Mixed just right
The IPL has been a completely new experience, full of new challenges, for most players involved, both for the seasoned internationals and the Indian domestic players. The most encouraging aspect of this tournament has been the interaction between the two categories of players.
We have now seen a lot of good cricketers who wouldn't have otherwise been seen. We have India Under-19 players, or Ranji players, who are coming out and winning matches for their sides.
The best part is that everyone is learning from each other. The international stars are learning from domestic players about local playing conditions, the local bowlers, and how the grounds behave. And for the young Indian players it is a perfect opportunity to gel with seasoned international players and have a taste of the pressures that come at this level. They can talk to the international players and find out what strengths they possess, and how they can develop their game further.
These interactions stand everyone in good stead. The young guys have opinions that are valuable to the sides. More so, as outsiders, their perspective of international cricket as a game is refreshing. Sometimes they come up with ideas that are from the left field, but are relevant to what's happening out in the middle. They come up with important suggestions for field settings to different batsmen, bowling tactics and so on.
When it comes to Kings XI Punjab, the team we have is full of youngsters who are extremely nice, and eager to have a chat about cricket and life in general. The likes of Karan Goel, Tanmay Srivastava and Piyush Chawla are promising young players. I haven't seen enough of some of the other boys, like Sunny Sohal, but there is more to these players than just ability: they have maturity that you usually don't see in such young players from other countries. Many are just out of their U-19 sides, but they possess a maturity that will allow India to put them into the national side very early, and when that happens they will be able to take tough situations in their stride. You saw that in the CB Series in Australia, where the young Indian players showed a lot of maturity when it came to playing at international level.
The IPL has also brought along personal challenges for every player. For me, for example, keeping wicket to bowlers I haven't kept to before has been good. Keeping to spinners like Chawla has been especially challenging. He is a good bowler and has a lot of guile and skill. It is hard enough to read his variations, plus you need to learn how to react to the different pitches we play on, and to make it even harder, the batsmen are always on the attack, always moving around in the crease and trying to get runs, which can get very distracting for a wicketkeeper. In such circumstances the basics become all the more important: watching the bowler's hand, watching the ball off the pitch into your gloves, and forgetting what the batsman is doing.
With fast bowlers it's slightly easier because you are standing back, and you get time to react and move around. It is still important to know which way the ball is swinging and what the bowlers are trying to do, of course. It becomes difficult when they start bowling slower balls.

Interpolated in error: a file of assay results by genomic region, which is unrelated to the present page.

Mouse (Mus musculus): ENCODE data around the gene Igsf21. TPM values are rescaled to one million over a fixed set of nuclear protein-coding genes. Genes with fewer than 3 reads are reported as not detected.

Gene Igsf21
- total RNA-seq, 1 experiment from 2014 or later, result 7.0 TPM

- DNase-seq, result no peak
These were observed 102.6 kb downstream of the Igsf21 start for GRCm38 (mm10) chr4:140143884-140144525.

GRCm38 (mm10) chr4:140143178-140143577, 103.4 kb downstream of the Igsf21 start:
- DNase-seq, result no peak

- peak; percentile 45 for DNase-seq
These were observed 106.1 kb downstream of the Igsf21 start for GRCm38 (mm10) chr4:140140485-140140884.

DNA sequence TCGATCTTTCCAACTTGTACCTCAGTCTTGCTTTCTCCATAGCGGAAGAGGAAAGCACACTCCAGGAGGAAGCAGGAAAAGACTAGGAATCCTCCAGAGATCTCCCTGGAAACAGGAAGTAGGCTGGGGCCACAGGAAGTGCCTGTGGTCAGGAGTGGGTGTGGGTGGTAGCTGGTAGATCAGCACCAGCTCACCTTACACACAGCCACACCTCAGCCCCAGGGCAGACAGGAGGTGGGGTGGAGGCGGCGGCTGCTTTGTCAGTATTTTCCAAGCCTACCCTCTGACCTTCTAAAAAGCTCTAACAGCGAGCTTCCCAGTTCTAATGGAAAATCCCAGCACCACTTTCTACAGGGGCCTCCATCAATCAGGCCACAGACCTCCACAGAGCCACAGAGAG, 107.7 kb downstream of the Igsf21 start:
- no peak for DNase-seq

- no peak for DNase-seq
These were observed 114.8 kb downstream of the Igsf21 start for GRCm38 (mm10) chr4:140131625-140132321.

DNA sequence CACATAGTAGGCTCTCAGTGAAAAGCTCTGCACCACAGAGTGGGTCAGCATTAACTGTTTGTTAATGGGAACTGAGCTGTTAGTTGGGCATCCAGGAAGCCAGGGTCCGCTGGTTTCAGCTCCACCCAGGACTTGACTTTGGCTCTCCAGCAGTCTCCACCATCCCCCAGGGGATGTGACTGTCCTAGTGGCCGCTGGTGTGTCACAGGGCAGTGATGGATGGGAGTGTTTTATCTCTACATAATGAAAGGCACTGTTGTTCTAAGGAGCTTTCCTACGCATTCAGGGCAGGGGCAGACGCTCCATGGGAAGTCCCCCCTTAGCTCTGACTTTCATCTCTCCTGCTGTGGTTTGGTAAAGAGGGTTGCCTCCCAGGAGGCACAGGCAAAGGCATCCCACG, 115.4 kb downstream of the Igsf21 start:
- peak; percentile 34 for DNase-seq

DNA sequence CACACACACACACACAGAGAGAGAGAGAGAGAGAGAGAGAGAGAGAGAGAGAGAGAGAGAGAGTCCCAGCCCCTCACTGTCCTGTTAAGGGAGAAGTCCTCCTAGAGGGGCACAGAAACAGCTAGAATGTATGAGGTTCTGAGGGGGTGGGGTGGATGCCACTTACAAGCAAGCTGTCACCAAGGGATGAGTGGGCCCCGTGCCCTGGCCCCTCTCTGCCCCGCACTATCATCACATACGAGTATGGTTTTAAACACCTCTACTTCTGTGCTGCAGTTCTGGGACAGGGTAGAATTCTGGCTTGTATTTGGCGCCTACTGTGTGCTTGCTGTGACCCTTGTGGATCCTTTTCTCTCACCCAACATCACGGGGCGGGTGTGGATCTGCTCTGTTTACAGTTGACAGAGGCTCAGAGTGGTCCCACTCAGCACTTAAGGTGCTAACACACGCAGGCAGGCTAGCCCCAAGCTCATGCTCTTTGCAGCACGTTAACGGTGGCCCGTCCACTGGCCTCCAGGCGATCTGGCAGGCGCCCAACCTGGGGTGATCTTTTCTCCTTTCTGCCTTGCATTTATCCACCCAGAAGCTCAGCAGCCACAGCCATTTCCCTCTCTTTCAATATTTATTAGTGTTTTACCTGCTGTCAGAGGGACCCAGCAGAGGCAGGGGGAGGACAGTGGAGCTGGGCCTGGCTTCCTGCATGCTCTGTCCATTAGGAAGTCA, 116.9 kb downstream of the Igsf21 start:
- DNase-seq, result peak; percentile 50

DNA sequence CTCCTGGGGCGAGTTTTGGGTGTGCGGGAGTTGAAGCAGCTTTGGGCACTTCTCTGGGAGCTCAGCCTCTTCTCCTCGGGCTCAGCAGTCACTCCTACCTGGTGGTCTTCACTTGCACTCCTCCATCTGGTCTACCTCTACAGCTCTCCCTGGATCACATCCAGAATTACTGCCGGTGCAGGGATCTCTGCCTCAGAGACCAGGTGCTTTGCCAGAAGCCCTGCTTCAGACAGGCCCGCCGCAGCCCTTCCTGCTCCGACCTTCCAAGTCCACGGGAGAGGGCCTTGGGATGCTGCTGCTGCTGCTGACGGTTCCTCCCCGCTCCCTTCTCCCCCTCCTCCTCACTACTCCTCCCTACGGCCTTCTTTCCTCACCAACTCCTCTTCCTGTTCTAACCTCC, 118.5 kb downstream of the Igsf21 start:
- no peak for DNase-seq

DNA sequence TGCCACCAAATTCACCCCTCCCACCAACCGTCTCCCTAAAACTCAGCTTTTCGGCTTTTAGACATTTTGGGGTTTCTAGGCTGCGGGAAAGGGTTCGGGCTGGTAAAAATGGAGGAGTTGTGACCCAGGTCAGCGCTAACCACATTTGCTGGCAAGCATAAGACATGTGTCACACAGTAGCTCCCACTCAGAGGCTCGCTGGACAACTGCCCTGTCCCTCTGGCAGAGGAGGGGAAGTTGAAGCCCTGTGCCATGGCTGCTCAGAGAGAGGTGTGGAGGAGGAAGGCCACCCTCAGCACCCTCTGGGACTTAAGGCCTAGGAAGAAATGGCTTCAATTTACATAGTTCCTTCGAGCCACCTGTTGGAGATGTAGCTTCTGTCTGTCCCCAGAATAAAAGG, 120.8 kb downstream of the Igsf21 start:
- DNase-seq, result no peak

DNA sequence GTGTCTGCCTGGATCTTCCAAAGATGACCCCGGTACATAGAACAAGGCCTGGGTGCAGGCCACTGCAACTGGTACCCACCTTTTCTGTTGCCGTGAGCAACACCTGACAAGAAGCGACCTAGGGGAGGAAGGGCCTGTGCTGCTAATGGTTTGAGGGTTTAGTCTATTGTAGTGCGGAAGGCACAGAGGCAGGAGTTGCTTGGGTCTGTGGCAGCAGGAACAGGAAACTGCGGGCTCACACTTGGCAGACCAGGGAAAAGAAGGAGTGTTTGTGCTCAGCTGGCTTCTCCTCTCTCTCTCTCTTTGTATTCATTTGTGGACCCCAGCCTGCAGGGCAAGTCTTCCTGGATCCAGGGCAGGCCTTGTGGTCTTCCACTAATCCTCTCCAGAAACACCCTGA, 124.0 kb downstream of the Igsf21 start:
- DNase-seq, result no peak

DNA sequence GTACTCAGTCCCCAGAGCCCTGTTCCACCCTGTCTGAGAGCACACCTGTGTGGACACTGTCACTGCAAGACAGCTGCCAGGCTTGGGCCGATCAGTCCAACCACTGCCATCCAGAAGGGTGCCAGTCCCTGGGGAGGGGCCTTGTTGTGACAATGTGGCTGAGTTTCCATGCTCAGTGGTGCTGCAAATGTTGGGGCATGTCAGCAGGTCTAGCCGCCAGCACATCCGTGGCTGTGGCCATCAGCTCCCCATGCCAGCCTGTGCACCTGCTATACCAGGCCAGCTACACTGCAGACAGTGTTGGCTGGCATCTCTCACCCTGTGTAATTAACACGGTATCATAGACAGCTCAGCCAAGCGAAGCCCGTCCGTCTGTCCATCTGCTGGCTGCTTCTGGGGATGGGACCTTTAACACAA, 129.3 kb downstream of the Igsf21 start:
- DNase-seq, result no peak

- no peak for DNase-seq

One of the best experiences for me as a keeper has been to watch Brett Lee run in and bowl. Just the fact that I can stand well back makes it easier for me, gives me a lot of time to watch the ball and move and get into a position to collect it. He bowls at 150-plus and still has the accuracy and the skill to bowl as many balls as he wants to in the areas he wants to - which is something you usually associate with the slower bowlers.
When it comes to batting, it has been much the same, only with minor adjustments. Even in this format, pacing an innings is important. It's not about going hell for leather through all the 20 overs. It's a case of accepting what you can do as a batsman, and trying to work the bowling and the bowler accordingly to get maximum benefits.
The pleasing aspect has been that most of the big scoring in this tournament has been done with conventional shots rather than innovations. Once in a while an innovation stands out, other than that it has been conventional cricket shots - keeping your shape, and making sure the whole body and weight is behind the ball.
I haven't approached the games too differently in terms of preparation. I have made slight changes, such as using a few more innovations and extensions, fine-tuning the lofted drives, and in terms of identifying my hitting areas. In any case, the shots you play in the middle are mostly instinctive: you try and plan exactly what areas are your strength, and you wait for suitable deliveries to come along. All the other deliveries you try to work for a single.
When the ball falls in your area, the shot is usually instinctive. Cricket, especially batting, is a reactive skill. All the thinking, being proactive, the fine-tuning is done in training. Out in the middle, if you purely react to what is bowled at you, you ensure there is no slowing down of your motor skills due to too much thinking. The more instinctive you are, the better it is for you, most times.
We have been traveling around India all these days but we haven't been able to see much of the cities. As a team, though, we have been bonding. We have had sessions over a meal or a drink after games. It has been fun, especially with Lee on the guitar. These things are crucial. They help you get closer to each other, and also enjoy the competition a lot more. We've been able to be ourselves and focus on the cricket and express ourselves on the field.